6

What do I do if I want the list of files from some specific directory, as per their usage?

That is, I want a list of files in ascending order as per their last usage with respect to time. In that case the file that was accessed last should be listed first.

9

You can use

ls -l --time=atime --sort=t

Explanation:

  • ls -l lists the files with the detailed list format
  • --time=atime --sort=t sets the sorting order to the time of the last access

Example:

$ touch foo bar foobar
$ ls -l
insgesamt 0
-rw-r--r-- 1 Wayne users 0 Okt  4 11:56 bar
-rw-r--r-- 1 Wayne users 0 Okt  4 11:56 foo
-rw-r--r-- 1 Wayne users 0 Okt  4 11:56 foobar
$ sleep 60; touch baz
$ ls -l 
insgesamt 0
-rw-r--r-- 1 Wayne users 0 Okt  4 11:56 bar
-rw-r--r-- 1 Wayne users 0 Okt  4 11:58 baz
-rw-r--r-- 1 Wayne users 0 Okt  4 11:56 foo
-rw-r--r-- 1 Wayne users 0 Okt  4 11:56 foobar

After some minutes:

$ touch -a foo # sets atime to cuurent time
$ ls -lt
insgesamt 0
-rw-r--r-- 1 Wayne users 0 Okt  4 11:58 baz
-rw-r--r-- 1 Wayne users 0 Okt  4 11:56 foobar
-rw-r--r-- 1 Wayne users 0 Okt  4 11:56 bar
-rw-r--r-- 1 Wayne users 0 Okt  4 11:56 foo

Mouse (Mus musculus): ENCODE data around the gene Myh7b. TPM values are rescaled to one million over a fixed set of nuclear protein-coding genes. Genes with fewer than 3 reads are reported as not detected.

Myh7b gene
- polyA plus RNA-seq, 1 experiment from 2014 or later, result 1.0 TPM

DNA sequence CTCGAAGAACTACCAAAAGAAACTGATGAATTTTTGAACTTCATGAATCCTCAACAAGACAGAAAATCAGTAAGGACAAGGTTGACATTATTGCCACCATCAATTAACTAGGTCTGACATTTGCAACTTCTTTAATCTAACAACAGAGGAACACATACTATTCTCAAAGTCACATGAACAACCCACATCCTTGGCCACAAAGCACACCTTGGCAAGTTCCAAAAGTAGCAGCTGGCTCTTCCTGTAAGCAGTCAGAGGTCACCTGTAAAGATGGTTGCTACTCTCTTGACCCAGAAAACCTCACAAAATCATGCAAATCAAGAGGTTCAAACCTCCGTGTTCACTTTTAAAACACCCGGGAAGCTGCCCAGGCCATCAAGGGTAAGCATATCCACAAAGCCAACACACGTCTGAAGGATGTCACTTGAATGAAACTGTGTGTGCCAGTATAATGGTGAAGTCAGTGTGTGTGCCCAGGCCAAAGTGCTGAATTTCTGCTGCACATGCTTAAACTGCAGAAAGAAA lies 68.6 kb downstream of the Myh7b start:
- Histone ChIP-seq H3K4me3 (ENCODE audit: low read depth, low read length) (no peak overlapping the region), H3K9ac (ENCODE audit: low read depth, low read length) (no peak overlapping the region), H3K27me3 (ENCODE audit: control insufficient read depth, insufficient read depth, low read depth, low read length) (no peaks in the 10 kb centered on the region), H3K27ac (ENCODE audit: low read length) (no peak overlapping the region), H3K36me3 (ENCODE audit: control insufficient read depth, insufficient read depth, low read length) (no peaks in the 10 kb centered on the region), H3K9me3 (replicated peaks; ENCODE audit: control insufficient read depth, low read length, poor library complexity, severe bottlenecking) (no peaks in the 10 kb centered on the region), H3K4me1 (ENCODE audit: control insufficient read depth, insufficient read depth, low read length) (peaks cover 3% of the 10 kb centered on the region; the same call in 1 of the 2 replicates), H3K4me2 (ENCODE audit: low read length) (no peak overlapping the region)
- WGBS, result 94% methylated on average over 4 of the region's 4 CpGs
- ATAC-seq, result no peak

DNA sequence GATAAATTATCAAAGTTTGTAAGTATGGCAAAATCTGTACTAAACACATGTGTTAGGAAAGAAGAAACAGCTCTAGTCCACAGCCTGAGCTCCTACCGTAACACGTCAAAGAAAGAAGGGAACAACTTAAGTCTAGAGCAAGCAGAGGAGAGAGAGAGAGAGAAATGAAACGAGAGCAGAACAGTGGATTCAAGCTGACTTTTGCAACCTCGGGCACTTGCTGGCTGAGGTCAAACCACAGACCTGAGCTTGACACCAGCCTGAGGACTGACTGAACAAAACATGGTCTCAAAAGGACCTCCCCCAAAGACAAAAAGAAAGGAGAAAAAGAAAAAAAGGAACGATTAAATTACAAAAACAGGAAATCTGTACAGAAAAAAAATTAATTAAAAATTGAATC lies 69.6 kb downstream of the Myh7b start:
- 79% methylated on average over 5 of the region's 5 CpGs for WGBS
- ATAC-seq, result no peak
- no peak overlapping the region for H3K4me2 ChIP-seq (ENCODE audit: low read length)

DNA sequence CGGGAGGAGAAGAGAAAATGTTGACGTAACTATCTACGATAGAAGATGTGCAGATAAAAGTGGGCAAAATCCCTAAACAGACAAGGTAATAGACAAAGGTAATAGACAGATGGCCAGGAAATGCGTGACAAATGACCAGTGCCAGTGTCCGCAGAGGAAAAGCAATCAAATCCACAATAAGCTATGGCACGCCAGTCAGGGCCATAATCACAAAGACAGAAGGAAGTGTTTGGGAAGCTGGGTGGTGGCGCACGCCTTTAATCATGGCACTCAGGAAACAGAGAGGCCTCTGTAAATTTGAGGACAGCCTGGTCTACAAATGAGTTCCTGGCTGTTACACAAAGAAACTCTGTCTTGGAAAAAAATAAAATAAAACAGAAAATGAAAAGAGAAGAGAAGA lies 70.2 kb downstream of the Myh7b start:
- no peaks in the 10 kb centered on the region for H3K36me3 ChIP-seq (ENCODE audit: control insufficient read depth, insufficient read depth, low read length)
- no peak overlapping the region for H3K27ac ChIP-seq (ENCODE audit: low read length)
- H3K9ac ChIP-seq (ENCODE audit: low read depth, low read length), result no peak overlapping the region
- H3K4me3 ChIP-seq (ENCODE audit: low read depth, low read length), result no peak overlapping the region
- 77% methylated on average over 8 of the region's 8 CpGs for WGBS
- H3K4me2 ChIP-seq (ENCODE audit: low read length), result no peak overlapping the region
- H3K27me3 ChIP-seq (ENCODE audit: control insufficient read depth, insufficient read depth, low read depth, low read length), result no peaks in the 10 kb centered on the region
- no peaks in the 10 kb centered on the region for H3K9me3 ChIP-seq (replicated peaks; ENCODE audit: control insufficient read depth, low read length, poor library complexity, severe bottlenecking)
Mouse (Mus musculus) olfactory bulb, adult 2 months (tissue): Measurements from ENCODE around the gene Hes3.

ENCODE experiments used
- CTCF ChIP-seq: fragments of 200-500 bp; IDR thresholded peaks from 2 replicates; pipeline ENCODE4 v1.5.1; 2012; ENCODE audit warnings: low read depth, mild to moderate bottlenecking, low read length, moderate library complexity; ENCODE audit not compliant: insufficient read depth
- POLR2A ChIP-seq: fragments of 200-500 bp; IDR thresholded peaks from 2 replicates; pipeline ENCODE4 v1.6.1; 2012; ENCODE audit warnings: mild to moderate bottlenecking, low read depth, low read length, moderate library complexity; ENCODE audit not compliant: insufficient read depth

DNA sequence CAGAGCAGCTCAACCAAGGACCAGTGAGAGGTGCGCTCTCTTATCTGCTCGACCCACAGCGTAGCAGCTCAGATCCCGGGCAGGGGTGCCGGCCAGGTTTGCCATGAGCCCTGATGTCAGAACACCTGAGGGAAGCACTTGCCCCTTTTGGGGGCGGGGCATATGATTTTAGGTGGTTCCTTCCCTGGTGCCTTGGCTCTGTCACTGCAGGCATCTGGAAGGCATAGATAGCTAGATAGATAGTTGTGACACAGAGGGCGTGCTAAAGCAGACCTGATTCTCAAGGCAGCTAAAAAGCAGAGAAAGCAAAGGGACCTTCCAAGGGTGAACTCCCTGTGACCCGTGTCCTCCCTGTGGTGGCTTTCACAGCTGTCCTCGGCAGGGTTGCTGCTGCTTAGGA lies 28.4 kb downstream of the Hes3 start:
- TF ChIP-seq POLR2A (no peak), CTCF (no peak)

$ ls -lt --time=atime
insgesamt 0
-rw-r--r-- 1 Wayne users 0 Okt  4 12:01 foo
-rw-r--r-- 1 Wayne users 0 Okt  4 11:58 baz
-rw-r--r-- 1 Wayne users 0 Okt  4 11:56 foobar
-rw-r--r-- 1 Wayne users 0 Okt  4 11:56 bar

Conclusion:

ls -lt --time=atime

does what you need

  • --time=atime does not set the sorting order; it just sets the time to the access time (rather than modification time) of the file. To actually sort by this time, add --sort=t. – Jos Oct 4 '16 at 9:36
  • @Jos good catch, thanks :-) I edited my answer. – Wayne_Yux Oct 4 '16 at 9:38
  • It is true according to man ls but I can't reproduce it using read-only access to a file. – Jos Oct 4 '16 at 9:38
  • I think that you will get the same result with ls -ltr --time=atime – Katu Oct 4 '16 at 9:45
  • 1
    @Jos I just tested it by playing with touch -a and some ls commands – Wayne_Yux Oct 4 '16 at 10:05
5

Assuming no filename with newline in name, do:

stat -c '%X %n' * | sort -k1,1rn | cut -d' ' -f2-
  • stat -c '%X %n' * prints the files in the current directory with access time (precisely relatime) in Epoch as first column, and filename as next

  • sort -k1,1rn sorts that by first field (time)

  • cut -d' ' -f2- gets the file name only


If you want to get the access time too along with the file name:

stat -c '%X %x %n' * | sort -k1,1rn | cut -d' ' -f2-
  • what to add in command if I want the time of file when it was accessed. – Avani badheka Oct 4 '16 at 10:04
  • @Avanibadheka Check my edits. – heemayl Oct 4 '16 at 10:27
  • working well , upvoted . – Avani badheka Oct 4 '16 at 10:34

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